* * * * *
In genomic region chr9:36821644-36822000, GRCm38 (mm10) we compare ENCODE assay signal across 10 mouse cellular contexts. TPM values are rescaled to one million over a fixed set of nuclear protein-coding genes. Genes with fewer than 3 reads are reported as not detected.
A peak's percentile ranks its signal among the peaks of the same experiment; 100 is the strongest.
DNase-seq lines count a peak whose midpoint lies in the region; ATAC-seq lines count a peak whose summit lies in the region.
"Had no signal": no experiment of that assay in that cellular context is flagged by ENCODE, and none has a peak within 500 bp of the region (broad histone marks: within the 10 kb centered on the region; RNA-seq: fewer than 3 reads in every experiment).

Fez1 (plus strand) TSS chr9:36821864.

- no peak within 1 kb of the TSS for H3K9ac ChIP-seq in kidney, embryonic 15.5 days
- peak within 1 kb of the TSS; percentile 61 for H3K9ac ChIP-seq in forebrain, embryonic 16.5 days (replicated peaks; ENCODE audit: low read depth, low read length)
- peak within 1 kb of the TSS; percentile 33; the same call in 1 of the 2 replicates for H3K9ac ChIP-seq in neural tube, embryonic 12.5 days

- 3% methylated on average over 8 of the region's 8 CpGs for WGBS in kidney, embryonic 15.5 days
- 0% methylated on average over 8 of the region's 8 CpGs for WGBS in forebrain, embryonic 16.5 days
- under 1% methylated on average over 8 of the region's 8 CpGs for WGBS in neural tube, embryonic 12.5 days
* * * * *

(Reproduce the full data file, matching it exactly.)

In genomic region chr9:36821644-36822000, GRCm38 (mm10) we compare ENCODE assay signal across 10 mouse cellular contexts. TPM values are rescaled to one million over a fixed set of nuclear protein-coding genes. Genes with fewer than 3 reads are reported as not detected.
A peak's percentile ranks its signal among the peaks of the same experiment; 100 is the strongest.
DNase-seq lines count a peak whose midpoint lies in the region; ATAC-seq lines count a peak whose summit lies in the region.
"Had no signal": no experiment of that assay in that cellular context is flagged by ENCODE, and none has a peak within 500 bp of the region (broad histone marks: within the 10 kb centered on the region; RNA-seq: fewer than 3 reads in every experiment).

Fez1 (plus strand) TSS chr9:36821864.

- no peak within 1 kb of the TSS for H3K9ac ChIP-seq in kidney, embryonic 15.5 days
- peak within 1 kb of the TSS; percentile 61 for H3K9ac ChIP-seq in forebrain, embryonic 16.5 days (replicated peaks; ENCODE audit: low read depth, low read length)
- peak within 1 kb of the TSS; percentile 33; the same call in 1 of the 2 replicates for H3K9ac ChIP-seq in neural tube, embryonic 12.5 days

- 3% methylated on average over 8 of the region's 8 CpGs for WGBS in kidney, embryonic 15.5 days
- 0% methylated on average over 8 of the region's 8 CpGs for WGBS in forebrain, embryonic 16.5 days
- under 1% methylated on average over 8 of the region's 8 CpGs for WGBS in neural tube, embryonic 12.5 days